Isolated RS485 Transceiver Breaks Ground Loops

Isolated RS485 Transceiver Breaks Ground Loops

Author's Contact Information


Mitchell Lee

The RS485 interface is designed to handle a –7V to 12V input signal range; however, in practical systems, ground potentials vary widely from node to node, often exceeding the specified range. This can result in an interruption of communications, or worse, destruction of a transceiver. Guarding against large ground-to-ground differentials calls for an isolated interface. A new surface mount device, the LTC1535 isolated RS485 transceivers, provides a one-chip solution for breaking ground loops.

Previously, isolation was achieved using at least three optoisolators and a separate isolated power supply. The LTC1535 replaces not only the optoisolators, but also the power supply, as it includes an on-chip DC/DC converter. Other features include selectable driver slew rate to reduce EMI and susceptibility to reflections, full-duplex pinout and fail-safe detection of open and shorted lines.

The LTC1535 consists of two separate dice assembled on a proprietary, isolated lead frame. The lead frame includes integral coupling capacitors that bridge the isolation barrier and exhibit 2,500VRMS guaranteed standoff. Data communication takes place via the coupling capacitors, while an on-chip, 400kHz push-pull switching regulator sends power to the isolated side through a small transformer. Total common-mode capacitance across the barrier amounts to less than 20pF, with the transformer accounting for about 16pF of the total. Figure 1 shows the complete circuit for a fully isolated RS485 port.

Figure 1. Fully isolated RS485 port.

The two halves of the LTC1535 communicate in a ping-pong fashion, first sending transmit data to the isolated side and then sending receive data back to the nonisolated side. The sampling nature of the internal communications link means that some jitter is introduced into the data; this limits the useful baud rate to approximately 500kBd. At 350kBd, the jitter is guaranteed to be less than 10%. Figure 2 shows a double pulse propagating through the LTC1535. Waveform (A) is the transmitter data input and waveform (B) is the output of the receiver. The transmitter and receiver are looped back on the isolated side of the chip. The typical jitter is hardly visible. A negative-going double pulse is shown in Figure 3. The LTC1535 transceiver is unaffected by the DC average of the data waveform. Total round-trip propagation delay through the LTC1535 is approximately 1µs or roughly equivalent to 328 feet of cable.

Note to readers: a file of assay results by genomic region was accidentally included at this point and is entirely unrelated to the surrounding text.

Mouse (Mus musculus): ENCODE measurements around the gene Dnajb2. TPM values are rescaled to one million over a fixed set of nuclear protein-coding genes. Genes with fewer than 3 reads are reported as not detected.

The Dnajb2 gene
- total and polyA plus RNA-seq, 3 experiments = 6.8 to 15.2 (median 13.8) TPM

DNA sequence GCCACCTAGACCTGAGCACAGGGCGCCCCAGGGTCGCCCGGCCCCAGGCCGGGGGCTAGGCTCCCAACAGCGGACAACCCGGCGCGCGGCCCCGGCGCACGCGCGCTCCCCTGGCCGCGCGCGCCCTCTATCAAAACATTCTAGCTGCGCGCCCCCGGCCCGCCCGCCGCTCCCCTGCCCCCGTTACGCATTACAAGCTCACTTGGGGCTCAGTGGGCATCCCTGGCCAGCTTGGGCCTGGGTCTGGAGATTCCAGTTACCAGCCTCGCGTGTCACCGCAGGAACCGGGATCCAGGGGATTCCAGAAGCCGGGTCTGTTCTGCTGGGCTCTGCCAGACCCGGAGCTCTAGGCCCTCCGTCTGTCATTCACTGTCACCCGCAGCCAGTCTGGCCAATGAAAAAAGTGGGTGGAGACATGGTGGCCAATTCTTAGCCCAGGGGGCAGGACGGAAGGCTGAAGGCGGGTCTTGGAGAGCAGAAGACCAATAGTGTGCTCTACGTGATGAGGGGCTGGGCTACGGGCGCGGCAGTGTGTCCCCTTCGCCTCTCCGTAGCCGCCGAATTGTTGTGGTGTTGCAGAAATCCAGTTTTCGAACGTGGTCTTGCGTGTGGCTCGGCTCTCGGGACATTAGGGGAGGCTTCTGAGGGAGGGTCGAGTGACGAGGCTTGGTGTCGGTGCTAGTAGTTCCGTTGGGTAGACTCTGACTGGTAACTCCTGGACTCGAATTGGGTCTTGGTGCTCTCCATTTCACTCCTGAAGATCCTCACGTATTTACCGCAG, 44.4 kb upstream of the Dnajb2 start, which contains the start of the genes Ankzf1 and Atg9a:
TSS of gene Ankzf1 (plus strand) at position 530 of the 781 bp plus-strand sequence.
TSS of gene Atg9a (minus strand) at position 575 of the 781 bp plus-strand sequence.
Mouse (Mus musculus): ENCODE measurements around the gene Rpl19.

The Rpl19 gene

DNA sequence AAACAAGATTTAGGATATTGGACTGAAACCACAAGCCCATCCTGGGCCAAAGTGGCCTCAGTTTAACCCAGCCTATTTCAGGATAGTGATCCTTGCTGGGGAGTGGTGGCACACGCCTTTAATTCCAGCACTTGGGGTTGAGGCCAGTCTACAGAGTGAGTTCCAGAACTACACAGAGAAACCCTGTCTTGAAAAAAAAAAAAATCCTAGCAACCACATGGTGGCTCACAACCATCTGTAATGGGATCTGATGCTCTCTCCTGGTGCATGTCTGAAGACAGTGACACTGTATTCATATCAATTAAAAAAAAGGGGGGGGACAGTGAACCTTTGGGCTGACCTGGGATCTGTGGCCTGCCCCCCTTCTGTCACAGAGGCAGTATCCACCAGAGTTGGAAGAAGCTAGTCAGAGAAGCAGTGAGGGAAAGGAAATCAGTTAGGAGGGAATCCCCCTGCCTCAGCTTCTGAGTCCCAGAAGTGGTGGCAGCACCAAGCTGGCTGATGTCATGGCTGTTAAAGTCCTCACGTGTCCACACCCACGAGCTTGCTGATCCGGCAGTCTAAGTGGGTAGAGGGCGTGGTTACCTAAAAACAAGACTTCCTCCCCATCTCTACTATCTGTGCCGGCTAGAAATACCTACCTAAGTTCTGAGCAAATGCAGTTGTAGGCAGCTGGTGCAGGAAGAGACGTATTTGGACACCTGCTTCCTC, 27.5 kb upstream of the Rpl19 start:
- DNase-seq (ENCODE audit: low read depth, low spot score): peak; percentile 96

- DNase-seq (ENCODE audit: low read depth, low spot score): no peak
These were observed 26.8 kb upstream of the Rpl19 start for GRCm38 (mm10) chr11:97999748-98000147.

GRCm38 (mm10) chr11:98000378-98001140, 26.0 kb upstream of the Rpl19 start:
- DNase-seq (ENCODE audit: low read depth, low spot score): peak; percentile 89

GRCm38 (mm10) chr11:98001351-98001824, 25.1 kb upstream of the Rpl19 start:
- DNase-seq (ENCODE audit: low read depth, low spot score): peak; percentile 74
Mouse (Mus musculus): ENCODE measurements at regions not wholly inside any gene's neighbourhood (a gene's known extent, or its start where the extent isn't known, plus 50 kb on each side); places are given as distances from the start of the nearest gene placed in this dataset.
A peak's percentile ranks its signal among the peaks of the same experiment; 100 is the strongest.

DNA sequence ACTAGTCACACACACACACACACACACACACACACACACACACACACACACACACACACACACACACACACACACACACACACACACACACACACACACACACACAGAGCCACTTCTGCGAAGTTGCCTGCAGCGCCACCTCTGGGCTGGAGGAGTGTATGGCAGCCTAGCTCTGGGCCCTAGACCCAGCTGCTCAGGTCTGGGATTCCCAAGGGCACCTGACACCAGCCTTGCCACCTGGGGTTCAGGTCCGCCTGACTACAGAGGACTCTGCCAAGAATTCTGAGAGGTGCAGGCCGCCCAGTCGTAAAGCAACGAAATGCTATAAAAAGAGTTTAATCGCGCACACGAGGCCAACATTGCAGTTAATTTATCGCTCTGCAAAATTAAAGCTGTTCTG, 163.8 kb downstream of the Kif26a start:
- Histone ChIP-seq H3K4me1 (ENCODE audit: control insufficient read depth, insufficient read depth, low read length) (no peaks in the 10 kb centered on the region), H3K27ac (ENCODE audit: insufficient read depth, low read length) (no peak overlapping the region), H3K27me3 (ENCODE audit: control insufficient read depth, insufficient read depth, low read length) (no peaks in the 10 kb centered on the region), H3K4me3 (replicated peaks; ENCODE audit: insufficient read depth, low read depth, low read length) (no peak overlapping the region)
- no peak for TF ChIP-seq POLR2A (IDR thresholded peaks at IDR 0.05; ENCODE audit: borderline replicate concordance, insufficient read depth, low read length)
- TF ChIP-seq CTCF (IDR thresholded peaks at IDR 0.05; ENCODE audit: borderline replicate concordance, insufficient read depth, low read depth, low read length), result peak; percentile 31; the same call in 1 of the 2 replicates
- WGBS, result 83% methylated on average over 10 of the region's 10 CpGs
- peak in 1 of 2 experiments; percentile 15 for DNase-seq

Figure 2. Positive-going double-pulse behavior: A = driver input, B = receiver output.

Figure 3. Negative-going double-pulse behavior: A = driver input, B = receiver output.

Figure 4 shows the driver output waveform when loaded by 5000' of terminated cable, operating in the fast slew mode (SLEW pin pulled high). The effect of the SLEW pin on the driver output waveform is noticeable in Figure 5, where rise and fall times of approximately 1µs result.

Figure 4. Driver in fast slew mode, loaded with 5000’ of twice-terminated twisted pair.

Figure 5. Driver in slow slew mode, loaded with 5000’ of twice-terminated twisted pair.

Isolation can bring potentially dangerous voltages onto a circuit board and within easy reach of the end user. For example, if the twisted pair is accidentally miswired or faults to 117V at some remote location, the floating section of each LTC1535 and its associated circuitry will also carry 117V. An unwary user or installer could then come in contact with what is assumed to be a safe, low voltage circuit. Figure 6 shows how to detect and warn the user that a fault condition exists on the twisted pair or its shield. A small (3.2mm) glow lamp is connected between GND2 (the LTC1535’s floating ground) and the equipment’s safety “earth” ground. If a potential of more than 75VAC is present on the twisted pair or shield, B1 will light, indicating a wiring fault. Resistors R3 and R4 are used to ballast the current in B1. Two resistors are necessary because each resistor can only stand off 200V, as well as for reasons of power dissipation. As shown, the circuit can withstand a direct fault to a 440V, 3-phase system.

Figure 6. Detecting wiring faults.

Other problems introduced by floating the twisted pair include the collection of static charge on the twisted pair, its shield and the attached circuitry. R1 and R2 provide a path to shunt static charge safely to ground. Again, two resistors are necessary to withstand high voltage faults. Electrostatic spikes and transients can temporarily elevate the twisted pair to 10kV or more. C1 in Figure 6 absorbs this charge and limits the peak voltage that reaches the LTC1535 to a safe value. As an example, if a 1000pF source charged to 10kV comes in contact with the cable, a single 10nF capacitor at C1 will reduce the peak voltage to just 1kV, decaying in less than 10ms through R1–R4 and B1. 1kV is well within the capabilities of the LTC1535.

Combining isolation, power and a fully-compliant RS485 transmitter and receiver, the LTC1535 provides a compact, cost-effective solution for isolated serial data communications.